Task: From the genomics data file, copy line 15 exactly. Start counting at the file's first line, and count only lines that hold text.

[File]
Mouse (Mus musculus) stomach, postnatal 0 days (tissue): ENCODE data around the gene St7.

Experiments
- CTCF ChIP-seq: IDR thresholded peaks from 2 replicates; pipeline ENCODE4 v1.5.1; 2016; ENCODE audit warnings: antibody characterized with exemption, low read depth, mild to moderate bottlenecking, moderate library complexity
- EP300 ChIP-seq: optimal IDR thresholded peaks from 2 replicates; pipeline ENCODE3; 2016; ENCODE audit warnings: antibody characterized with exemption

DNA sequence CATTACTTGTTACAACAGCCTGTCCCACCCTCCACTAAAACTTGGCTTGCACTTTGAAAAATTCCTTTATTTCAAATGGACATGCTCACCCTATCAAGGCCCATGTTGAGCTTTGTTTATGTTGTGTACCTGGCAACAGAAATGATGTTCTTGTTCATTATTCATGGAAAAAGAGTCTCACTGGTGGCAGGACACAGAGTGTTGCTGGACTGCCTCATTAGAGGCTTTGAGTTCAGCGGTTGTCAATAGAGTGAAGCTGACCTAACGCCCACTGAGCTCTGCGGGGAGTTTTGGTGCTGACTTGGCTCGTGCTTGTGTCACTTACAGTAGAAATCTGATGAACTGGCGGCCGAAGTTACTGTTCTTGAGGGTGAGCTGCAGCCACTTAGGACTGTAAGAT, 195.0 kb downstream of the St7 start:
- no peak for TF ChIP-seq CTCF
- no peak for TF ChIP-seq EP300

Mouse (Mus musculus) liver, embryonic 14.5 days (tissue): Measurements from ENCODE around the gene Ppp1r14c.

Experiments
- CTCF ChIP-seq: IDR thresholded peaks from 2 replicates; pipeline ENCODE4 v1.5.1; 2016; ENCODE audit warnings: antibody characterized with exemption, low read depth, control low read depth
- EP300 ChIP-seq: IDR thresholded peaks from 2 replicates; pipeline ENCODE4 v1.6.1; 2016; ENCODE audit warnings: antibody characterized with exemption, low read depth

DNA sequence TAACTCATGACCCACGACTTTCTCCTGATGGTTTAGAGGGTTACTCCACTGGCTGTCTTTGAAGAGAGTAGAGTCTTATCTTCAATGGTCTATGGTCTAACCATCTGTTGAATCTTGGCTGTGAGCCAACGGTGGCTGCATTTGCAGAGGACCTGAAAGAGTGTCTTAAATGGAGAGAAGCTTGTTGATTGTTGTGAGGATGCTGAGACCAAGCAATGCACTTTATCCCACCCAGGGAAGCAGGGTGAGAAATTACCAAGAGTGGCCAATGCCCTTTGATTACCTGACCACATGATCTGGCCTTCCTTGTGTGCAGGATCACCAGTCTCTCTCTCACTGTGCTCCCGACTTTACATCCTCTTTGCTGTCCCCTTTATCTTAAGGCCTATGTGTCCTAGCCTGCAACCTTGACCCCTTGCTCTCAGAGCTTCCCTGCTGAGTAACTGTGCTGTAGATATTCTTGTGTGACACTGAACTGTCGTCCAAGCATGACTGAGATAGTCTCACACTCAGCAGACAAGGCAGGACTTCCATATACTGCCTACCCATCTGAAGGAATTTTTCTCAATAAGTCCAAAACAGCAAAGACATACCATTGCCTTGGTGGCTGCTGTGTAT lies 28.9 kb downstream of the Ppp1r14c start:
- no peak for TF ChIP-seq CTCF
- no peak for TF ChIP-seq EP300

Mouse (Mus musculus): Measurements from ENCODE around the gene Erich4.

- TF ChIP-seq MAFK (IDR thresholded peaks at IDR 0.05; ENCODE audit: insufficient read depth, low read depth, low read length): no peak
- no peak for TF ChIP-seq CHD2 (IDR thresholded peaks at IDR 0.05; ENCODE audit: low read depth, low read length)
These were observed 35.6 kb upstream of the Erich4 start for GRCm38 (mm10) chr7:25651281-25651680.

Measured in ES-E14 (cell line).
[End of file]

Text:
Mouse (Mus musculus): Measurements from ENCODE around the gene Erich4.